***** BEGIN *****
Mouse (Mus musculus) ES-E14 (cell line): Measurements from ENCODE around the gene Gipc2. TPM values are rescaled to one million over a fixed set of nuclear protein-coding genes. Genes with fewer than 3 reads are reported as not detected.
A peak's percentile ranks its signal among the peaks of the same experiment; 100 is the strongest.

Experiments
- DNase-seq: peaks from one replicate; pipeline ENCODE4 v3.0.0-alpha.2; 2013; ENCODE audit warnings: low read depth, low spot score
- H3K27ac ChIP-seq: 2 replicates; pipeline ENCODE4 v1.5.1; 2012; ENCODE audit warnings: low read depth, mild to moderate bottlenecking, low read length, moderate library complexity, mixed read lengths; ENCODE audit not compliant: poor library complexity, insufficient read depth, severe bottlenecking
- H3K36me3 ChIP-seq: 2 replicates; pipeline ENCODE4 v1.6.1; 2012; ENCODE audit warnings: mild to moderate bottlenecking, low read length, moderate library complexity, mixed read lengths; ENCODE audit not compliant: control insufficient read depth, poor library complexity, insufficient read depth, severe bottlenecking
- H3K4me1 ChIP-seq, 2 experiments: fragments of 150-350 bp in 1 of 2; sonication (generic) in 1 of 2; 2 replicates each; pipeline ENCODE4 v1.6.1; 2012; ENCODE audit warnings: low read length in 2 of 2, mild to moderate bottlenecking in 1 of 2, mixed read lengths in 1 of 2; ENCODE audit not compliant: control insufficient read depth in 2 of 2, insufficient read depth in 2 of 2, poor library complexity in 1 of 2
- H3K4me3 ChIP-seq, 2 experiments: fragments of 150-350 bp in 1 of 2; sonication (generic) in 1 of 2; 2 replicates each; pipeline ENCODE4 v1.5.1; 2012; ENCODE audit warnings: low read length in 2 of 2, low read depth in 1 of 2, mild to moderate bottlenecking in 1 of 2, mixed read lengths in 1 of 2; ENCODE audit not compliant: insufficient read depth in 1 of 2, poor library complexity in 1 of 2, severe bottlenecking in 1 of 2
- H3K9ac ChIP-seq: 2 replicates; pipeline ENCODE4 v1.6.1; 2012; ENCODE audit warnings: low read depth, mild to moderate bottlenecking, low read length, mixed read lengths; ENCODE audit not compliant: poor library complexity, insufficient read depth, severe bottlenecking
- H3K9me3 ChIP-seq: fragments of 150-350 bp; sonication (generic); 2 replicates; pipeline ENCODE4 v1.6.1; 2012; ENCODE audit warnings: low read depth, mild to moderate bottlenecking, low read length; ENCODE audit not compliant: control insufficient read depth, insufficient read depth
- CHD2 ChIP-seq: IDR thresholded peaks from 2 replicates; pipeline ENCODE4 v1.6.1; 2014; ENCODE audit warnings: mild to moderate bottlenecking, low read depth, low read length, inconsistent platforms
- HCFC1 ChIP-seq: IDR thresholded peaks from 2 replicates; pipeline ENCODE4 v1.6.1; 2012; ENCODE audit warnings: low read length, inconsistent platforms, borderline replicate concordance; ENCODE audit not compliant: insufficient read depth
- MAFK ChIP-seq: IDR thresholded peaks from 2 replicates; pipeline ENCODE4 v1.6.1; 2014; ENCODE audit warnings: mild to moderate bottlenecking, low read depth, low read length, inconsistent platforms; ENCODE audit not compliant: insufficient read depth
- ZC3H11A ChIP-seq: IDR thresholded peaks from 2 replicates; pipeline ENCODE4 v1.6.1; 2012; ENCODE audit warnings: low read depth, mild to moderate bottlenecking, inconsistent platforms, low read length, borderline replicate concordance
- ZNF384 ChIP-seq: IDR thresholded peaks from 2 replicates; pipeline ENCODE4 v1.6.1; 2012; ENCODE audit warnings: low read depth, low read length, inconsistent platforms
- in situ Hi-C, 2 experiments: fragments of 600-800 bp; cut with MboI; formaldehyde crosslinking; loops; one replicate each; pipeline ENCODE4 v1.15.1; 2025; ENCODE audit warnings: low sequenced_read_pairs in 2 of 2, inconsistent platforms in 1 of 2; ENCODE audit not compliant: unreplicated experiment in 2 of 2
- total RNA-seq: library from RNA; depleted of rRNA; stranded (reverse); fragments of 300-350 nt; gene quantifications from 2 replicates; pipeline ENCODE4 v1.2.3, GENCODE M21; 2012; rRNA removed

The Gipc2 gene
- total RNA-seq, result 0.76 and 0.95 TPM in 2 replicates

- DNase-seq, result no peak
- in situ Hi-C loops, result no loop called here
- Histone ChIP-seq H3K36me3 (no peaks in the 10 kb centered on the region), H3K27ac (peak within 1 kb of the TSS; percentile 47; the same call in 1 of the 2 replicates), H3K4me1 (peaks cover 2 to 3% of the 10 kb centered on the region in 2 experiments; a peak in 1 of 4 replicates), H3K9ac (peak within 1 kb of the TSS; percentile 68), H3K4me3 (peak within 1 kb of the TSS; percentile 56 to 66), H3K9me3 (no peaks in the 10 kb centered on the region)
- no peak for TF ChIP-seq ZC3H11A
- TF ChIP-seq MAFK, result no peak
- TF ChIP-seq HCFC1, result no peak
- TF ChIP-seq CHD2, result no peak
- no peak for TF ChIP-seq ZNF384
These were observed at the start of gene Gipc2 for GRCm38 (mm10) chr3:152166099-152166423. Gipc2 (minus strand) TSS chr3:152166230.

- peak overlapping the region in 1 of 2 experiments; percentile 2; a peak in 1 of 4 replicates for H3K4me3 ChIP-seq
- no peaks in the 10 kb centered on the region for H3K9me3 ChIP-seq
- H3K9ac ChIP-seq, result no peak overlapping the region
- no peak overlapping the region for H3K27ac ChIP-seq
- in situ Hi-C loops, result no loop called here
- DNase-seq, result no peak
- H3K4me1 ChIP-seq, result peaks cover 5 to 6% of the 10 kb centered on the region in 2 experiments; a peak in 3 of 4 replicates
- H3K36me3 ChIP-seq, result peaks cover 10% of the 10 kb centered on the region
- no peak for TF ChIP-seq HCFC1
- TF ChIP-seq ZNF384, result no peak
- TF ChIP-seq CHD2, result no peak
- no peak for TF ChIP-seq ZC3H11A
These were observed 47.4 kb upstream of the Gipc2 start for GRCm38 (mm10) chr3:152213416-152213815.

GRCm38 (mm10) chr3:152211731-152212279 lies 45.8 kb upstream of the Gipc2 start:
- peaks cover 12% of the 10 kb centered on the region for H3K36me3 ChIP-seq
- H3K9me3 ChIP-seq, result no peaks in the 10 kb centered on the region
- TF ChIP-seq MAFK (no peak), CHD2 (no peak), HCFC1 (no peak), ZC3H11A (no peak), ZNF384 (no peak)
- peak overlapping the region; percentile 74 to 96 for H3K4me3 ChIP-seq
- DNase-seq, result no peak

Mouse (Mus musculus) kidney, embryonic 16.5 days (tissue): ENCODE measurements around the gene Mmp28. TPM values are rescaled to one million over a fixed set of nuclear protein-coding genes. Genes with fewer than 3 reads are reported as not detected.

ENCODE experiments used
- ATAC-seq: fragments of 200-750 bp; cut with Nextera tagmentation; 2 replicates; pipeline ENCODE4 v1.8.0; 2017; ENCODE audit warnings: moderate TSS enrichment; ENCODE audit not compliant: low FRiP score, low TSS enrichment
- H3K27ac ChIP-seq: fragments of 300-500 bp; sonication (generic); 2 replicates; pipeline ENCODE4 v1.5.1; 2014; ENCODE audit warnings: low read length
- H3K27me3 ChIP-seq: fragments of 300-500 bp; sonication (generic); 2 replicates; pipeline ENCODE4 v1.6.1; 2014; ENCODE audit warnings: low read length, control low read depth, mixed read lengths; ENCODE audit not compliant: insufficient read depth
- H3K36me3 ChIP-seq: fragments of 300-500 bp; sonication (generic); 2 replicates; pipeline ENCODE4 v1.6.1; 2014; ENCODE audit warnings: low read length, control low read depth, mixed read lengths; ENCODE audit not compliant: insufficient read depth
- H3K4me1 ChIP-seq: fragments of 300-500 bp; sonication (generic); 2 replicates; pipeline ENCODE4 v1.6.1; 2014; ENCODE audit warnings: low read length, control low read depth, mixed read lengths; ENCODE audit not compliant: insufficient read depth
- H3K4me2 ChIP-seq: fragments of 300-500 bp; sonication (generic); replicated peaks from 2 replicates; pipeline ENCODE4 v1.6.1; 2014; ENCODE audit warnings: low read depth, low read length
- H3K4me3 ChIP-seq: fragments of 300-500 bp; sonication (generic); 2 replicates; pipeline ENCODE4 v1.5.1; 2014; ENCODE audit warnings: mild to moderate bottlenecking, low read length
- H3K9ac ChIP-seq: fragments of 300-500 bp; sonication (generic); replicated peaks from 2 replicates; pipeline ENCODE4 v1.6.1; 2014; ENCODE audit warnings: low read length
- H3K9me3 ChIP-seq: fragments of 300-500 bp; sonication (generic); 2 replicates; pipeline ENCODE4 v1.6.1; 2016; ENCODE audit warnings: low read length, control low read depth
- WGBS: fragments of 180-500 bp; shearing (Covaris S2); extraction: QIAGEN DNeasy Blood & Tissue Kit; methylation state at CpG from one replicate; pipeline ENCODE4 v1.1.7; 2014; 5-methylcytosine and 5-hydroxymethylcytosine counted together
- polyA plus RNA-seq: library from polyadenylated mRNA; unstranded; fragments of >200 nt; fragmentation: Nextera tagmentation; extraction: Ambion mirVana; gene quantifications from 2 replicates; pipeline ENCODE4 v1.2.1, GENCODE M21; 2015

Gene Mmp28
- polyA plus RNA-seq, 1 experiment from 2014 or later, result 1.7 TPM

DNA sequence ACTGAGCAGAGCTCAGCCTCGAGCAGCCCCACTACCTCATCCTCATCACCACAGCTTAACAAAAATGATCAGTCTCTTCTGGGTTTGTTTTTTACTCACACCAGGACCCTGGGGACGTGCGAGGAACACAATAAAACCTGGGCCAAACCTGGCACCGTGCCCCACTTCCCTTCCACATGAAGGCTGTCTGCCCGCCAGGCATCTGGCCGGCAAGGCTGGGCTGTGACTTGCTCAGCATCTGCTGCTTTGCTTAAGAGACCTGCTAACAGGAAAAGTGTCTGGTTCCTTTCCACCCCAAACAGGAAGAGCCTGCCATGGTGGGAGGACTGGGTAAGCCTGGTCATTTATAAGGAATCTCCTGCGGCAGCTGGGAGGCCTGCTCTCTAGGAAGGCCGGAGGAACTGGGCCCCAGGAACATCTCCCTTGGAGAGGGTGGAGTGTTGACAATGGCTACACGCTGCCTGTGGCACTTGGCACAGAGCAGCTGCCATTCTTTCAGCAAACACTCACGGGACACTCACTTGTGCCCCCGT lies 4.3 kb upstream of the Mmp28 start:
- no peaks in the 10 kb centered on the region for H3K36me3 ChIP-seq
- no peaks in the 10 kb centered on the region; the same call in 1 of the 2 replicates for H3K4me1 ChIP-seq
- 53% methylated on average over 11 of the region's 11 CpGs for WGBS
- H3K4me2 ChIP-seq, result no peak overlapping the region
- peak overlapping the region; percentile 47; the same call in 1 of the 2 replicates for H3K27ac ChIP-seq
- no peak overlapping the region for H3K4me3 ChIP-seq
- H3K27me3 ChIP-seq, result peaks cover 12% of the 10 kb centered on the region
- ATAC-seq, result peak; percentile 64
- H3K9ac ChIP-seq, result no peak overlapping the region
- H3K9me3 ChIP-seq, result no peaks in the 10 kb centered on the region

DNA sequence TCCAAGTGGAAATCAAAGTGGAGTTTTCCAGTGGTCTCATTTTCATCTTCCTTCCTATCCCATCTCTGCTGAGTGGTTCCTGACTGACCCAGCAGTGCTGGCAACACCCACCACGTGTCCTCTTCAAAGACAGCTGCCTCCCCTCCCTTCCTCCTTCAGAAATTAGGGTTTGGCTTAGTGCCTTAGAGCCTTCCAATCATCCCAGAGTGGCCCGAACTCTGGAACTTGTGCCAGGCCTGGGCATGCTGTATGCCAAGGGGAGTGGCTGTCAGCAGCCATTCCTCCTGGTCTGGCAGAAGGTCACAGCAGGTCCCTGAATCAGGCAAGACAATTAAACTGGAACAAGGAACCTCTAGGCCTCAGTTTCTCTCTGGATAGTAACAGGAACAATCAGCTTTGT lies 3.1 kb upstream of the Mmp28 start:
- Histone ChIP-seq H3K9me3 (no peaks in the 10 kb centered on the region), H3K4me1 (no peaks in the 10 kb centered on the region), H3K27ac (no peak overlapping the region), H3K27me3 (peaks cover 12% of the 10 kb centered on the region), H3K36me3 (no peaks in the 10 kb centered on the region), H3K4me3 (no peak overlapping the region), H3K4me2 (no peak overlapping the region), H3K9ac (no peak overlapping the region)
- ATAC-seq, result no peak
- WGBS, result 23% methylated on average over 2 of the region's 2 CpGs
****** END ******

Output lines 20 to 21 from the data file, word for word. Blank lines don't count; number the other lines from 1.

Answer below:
- DNase-seq, result no peak
- in situ Hi-C loops, result no loop called here